Your Guide to Planning, Planting, and Growing Acidanthera
Acidanthera is a summer-blooming bulb in the gladiolus family. The plants have upright, sword-like foliage and fragrant white flowers in late summer and early fall. Acidanthera is easy to grow in any sunny garden and will also grow well in containers. This plant is known by many names, including peacock lily, Gladiolus murielae, Gladiolus callianthus and Abyssinian gladiolus.
Start with a Better Bulb
It’s easy to see the difference in quality when you compare two acidanthera corms side by side. Acidanthera bulbs are graded by size, measured in centimeters. Large corms grow into big plants that will give you a more beautiful display of foliage and flowers than smaller-sized bulbs.
Plan for Success
Shade and Sun: Acidanthera should be grown in full sun. If you have a shady garden, consider starting the corms in pots that can be kept in full to part sun. Once the plants have buds, they can be planted into your garden.
Zone: Acidanthera corms are winter hardy in zones 7-11. In colder areas, you can either grow the corms as annuals or dig up them up in fall and store them indoors for winter. Reference the USDA hardiness zone map HERE.
When to Plant: The corms will not tolerate freezing temperatures. If you are planting them directly into your garden, wait until the soil is warm -- around tomato-planting time. If you are growing acidanthera in containers, you can get started a couple weeks earlier.
Where to Plant Acidanthera
Flowerbeds and Borders: Acidanthera’s upright foliage adds interesting texture to perennial borders. The late summer flowers are a welcome surprise, opening when most other perennials have already come and gone. Enjoy acidanthera's haunting fragrance in the garden, and be sure to plant extras for cutting.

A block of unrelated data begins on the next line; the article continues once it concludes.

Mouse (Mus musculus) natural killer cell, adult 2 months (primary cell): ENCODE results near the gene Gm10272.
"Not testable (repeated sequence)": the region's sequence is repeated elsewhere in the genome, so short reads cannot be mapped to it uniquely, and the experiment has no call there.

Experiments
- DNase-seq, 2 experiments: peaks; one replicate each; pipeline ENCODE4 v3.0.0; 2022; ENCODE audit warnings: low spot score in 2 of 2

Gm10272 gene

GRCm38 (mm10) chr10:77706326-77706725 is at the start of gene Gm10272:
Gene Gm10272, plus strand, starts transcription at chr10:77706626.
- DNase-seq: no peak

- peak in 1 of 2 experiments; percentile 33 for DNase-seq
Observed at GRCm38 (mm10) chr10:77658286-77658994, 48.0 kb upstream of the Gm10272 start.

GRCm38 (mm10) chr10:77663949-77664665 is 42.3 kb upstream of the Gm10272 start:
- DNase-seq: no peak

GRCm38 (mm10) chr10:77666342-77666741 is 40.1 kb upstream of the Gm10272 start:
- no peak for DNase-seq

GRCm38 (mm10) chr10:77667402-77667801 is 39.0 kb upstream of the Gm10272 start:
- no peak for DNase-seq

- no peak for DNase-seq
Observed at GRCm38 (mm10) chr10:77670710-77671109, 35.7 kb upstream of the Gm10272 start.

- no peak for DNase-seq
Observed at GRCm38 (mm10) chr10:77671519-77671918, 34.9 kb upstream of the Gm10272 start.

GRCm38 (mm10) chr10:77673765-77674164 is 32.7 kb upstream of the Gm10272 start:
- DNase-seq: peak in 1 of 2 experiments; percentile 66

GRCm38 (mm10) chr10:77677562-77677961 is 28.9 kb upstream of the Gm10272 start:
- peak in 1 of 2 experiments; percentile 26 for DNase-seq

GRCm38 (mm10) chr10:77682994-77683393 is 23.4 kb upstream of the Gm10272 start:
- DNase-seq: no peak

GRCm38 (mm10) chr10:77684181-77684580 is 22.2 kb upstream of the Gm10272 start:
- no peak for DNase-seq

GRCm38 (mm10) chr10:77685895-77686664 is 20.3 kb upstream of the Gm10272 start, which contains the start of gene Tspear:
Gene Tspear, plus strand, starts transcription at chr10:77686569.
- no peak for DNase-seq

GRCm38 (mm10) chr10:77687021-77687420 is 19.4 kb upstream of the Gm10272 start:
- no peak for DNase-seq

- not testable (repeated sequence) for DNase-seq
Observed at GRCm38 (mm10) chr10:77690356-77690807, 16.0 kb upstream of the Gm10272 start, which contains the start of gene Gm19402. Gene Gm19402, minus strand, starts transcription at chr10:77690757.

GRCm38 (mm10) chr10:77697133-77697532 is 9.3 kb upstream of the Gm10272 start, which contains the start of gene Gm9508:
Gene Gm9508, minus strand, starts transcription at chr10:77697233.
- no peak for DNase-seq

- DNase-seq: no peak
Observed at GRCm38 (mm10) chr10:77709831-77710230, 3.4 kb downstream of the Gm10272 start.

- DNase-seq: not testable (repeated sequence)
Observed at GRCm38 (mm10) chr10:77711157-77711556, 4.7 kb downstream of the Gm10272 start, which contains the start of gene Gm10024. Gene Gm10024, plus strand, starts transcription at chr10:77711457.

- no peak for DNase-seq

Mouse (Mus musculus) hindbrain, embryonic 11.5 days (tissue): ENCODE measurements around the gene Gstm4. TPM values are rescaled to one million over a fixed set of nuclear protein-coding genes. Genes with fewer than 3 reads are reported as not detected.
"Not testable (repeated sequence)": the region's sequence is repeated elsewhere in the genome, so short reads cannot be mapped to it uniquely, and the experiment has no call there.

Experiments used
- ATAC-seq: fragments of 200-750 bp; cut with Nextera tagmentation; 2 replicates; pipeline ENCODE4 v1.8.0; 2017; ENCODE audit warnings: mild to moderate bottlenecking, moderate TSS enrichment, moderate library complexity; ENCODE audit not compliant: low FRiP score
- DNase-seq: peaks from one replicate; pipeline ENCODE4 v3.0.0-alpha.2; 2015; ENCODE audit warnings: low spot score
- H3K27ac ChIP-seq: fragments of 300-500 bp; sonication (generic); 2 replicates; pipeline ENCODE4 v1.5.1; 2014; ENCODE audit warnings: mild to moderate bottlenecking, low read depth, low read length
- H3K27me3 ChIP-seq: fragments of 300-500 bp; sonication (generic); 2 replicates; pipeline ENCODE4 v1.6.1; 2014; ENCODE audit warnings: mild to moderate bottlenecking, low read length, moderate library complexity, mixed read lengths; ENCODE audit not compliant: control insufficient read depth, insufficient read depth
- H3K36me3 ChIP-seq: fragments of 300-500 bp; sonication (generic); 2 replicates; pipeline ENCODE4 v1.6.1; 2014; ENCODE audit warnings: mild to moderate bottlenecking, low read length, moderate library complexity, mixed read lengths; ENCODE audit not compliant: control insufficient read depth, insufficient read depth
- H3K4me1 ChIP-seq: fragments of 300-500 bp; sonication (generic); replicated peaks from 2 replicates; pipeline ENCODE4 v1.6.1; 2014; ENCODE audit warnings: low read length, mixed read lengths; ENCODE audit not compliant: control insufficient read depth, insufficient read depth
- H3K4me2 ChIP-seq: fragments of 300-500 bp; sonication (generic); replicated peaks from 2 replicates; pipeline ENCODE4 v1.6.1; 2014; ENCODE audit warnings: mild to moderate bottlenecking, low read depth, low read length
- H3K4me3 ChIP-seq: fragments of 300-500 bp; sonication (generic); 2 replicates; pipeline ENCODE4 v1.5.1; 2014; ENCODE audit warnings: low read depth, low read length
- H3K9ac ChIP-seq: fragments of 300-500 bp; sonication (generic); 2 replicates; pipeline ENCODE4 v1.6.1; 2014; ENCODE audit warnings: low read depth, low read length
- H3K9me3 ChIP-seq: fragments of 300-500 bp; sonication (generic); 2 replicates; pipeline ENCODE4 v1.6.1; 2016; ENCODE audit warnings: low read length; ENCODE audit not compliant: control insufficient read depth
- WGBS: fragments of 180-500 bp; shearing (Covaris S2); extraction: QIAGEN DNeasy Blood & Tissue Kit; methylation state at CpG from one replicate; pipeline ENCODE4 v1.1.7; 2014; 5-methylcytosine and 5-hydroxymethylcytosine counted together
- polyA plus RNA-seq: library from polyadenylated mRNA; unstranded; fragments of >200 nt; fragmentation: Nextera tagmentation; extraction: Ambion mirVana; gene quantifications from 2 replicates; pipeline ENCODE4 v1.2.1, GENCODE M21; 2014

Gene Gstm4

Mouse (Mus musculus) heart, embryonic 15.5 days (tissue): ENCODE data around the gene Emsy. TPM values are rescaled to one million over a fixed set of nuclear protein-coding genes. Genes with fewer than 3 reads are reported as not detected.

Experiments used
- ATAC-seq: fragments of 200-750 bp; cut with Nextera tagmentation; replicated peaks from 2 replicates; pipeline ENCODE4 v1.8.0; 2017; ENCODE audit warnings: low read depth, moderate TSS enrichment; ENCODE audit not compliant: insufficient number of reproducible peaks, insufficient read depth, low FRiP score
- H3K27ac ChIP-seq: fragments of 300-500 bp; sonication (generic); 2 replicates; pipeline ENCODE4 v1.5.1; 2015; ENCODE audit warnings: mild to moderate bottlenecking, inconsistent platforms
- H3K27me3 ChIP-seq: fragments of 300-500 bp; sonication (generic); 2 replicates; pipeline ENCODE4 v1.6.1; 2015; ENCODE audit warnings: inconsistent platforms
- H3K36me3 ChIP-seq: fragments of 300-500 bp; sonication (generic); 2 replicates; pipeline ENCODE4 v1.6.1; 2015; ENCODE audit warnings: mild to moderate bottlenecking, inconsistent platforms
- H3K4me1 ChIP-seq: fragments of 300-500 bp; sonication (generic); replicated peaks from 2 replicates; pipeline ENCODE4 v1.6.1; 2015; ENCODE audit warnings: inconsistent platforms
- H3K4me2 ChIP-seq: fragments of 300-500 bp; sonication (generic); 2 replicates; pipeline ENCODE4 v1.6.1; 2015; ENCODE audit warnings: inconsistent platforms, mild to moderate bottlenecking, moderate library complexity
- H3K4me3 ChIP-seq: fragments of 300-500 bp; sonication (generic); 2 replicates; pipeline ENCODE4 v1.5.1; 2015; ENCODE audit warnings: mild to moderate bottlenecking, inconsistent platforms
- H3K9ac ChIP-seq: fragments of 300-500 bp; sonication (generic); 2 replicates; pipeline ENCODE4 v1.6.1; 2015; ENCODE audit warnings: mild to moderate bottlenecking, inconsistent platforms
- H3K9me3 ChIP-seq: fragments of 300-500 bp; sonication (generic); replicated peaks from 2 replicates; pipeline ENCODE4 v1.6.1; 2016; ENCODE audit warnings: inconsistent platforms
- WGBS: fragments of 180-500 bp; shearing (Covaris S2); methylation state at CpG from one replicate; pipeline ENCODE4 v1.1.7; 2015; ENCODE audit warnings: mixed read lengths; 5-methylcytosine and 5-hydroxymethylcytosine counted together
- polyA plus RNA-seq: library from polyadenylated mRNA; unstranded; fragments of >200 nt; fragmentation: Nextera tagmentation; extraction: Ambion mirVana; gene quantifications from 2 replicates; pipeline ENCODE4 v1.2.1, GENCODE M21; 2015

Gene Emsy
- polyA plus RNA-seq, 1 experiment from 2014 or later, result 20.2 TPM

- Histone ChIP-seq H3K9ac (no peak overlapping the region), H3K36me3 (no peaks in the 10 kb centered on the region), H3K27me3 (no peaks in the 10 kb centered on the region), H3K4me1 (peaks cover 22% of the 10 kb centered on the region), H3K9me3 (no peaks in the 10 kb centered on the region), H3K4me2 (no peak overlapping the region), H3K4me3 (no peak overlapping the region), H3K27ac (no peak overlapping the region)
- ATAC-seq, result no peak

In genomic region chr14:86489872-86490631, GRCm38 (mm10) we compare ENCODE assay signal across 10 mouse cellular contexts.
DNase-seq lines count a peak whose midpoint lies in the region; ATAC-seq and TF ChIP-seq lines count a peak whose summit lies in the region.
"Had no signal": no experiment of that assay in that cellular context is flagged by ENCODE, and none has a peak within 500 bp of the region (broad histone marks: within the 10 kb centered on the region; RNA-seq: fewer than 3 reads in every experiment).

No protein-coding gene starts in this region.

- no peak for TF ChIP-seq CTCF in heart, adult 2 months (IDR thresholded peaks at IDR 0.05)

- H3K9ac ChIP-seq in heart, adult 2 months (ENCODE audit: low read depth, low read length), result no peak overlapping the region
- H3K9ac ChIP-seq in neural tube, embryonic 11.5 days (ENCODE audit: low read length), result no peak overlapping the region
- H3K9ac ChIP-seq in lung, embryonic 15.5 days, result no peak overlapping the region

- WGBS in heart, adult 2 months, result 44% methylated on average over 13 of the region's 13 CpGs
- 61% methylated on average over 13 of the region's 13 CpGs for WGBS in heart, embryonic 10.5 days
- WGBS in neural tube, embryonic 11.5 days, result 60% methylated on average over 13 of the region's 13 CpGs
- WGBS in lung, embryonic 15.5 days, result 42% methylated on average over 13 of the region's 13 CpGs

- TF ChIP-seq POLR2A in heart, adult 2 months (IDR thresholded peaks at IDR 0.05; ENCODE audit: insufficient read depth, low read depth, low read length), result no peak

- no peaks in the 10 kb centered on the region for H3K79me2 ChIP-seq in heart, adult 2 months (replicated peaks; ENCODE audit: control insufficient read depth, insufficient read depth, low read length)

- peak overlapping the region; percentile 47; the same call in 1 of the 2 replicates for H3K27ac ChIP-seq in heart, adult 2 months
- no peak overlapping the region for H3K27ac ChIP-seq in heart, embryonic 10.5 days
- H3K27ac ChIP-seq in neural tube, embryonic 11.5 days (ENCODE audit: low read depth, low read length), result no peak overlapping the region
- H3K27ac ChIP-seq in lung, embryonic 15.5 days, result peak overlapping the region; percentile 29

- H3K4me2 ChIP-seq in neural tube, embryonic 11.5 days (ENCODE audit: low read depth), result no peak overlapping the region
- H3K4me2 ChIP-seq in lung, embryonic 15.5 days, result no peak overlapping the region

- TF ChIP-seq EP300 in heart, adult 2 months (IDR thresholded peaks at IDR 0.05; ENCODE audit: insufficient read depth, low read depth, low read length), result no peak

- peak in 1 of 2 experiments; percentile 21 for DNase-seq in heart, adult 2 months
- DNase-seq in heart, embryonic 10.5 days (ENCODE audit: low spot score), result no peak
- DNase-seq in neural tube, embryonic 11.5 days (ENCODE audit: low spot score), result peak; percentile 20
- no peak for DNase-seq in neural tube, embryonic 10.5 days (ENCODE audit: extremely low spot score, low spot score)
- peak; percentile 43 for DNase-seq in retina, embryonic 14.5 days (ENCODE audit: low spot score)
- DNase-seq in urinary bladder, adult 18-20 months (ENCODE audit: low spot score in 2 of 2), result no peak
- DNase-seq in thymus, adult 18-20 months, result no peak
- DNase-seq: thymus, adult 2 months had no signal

Containers: Acidanthera corms are slow to get started and can get overwhelmed by faster-growing plants. For this reason, it's best to start them in pots on their own. Plant about 8 corms per 12” pot. To extend the bloom time, plant a handful of corms every 2 weeks, starting at the end of April and continuing into early June.
Planting Tips for Acidanthera
Plant large corms 5-6" deep; smaller ones 4" deep.
For a nice, full look, plant acidanthera bulbs approximately 5" apart (on center) in the garden and 3-4" apart in containers.
Acidanthera needs warm, very well drained soil and lots of sun. If your soil stays cool through early summer and/or is on the heavy side, consider growing acidanthera in containers rather than in the garden.
What to Expect
Acidanthera grows slowly during the first half of the season. Once the plants get going, they grow quickly.
This plant’s flowers are borne in clusters on slender stems that rise from the base of the plant. These stems blend in perfectly with the foliage, so you may not notice buds until the flowers begin to open.
As with many other bulbs, acidanthera looks best when the corms are planted in clusters of 6 or more. Planting deeply (5-6") will help the plants stand tall without need for staking.
Caring for Acidanthera After it Blooms
In areas where Acidanthera is not hardy, you can treat the corms as annuals and discard them at the end of the season. Alternatively, you can store the corms indoors during the winter and replant them in spring. Wait until frost has damaged the foliage and then dig up the plants. Move the clumps to a sheltered location and allow them to dry completely. Cut off the foliage or gently pull it away from the dry corms. Store the corms in a dark, dry place with good air circulation. The storage temperature during the winter months should be approximately 60°F.
If you grow acidanthera in containers, you can simply bring the pots indoors in the fall, cut off the foliage, and store the corms right in the (dry) soil. In spring, dump out the soil, cut off any old foliage, and replant the corms.
In warm climates, acidanthera can form large, dense clumps (similar to crocosmia). Occasionally these may need to be divided.
To learn more about acidanthera, read: Fragrant Flowers for Late Summer.
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